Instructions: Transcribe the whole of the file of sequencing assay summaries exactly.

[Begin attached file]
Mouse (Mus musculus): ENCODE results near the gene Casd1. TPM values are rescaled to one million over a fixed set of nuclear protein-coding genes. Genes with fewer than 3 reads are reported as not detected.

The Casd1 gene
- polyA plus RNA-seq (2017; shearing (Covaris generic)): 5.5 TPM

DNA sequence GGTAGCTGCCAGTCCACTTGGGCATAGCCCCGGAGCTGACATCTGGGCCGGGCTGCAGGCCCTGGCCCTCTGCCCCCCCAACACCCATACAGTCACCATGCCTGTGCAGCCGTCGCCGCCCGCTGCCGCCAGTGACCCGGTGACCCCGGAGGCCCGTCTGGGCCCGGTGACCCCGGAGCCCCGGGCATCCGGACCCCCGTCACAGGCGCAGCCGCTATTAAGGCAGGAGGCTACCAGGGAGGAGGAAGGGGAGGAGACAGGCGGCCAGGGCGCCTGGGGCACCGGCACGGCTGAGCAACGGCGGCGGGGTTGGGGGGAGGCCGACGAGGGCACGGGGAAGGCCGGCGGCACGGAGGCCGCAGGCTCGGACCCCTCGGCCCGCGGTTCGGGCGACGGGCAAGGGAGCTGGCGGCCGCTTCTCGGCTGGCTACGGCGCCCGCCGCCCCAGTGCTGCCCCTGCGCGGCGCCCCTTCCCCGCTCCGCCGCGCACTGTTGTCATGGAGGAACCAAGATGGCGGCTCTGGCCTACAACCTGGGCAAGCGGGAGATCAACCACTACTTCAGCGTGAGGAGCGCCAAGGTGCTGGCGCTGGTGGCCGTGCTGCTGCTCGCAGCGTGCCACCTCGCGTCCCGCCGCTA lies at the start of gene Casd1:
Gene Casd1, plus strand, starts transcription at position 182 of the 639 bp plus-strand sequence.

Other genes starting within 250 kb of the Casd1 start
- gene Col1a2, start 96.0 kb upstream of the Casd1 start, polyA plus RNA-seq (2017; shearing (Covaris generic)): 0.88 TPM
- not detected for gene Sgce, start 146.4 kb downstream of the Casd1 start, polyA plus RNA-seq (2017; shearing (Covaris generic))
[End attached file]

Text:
Mouse (Mus musculus): ENCODE results near the gene Casd1. TPM values are rescaled to one million over a fixed set of nuclear protein-coding genes. Genes with fewer than 3 reads are reported as not detected.

The Casd1 gene
- polyA plus RNA-seq (2017; shearing (Covaris generic)): 5.5 TPM

DNA sequence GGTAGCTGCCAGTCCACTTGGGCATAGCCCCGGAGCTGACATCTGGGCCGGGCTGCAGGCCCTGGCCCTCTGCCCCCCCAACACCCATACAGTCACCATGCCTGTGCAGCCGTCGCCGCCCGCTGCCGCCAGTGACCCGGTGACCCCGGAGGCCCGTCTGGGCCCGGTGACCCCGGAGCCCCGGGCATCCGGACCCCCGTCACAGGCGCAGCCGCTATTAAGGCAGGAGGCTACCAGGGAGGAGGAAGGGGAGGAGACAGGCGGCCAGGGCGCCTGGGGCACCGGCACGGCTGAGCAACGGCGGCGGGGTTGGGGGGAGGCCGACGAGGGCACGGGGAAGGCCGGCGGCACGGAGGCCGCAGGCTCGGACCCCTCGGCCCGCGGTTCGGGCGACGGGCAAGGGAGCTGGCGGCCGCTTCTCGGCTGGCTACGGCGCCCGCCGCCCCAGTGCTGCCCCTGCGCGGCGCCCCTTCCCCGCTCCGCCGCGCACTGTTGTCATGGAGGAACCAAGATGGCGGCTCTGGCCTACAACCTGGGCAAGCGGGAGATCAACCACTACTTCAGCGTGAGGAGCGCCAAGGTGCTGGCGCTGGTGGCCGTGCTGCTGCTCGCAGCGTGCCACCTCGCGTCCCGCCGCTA lies at the start of gene Casd1:
Gene Casd1, plus strand, starts transcription at position 182 of the 639 bp plus-strand sequence.

Other genes starting within 250 kb of the Casd1 start
- gene Col1a2, start 96.0 kb upstream of the Casd1 start, polyA plus RNA-seq (2017; shearing (Covaris generic)): 0.88 TPM
- not detected for gene Sgce, start 146.4 kb downstream of the Casd1 start, polyA plus RNA-seq (2017; shearing (Covaris generic))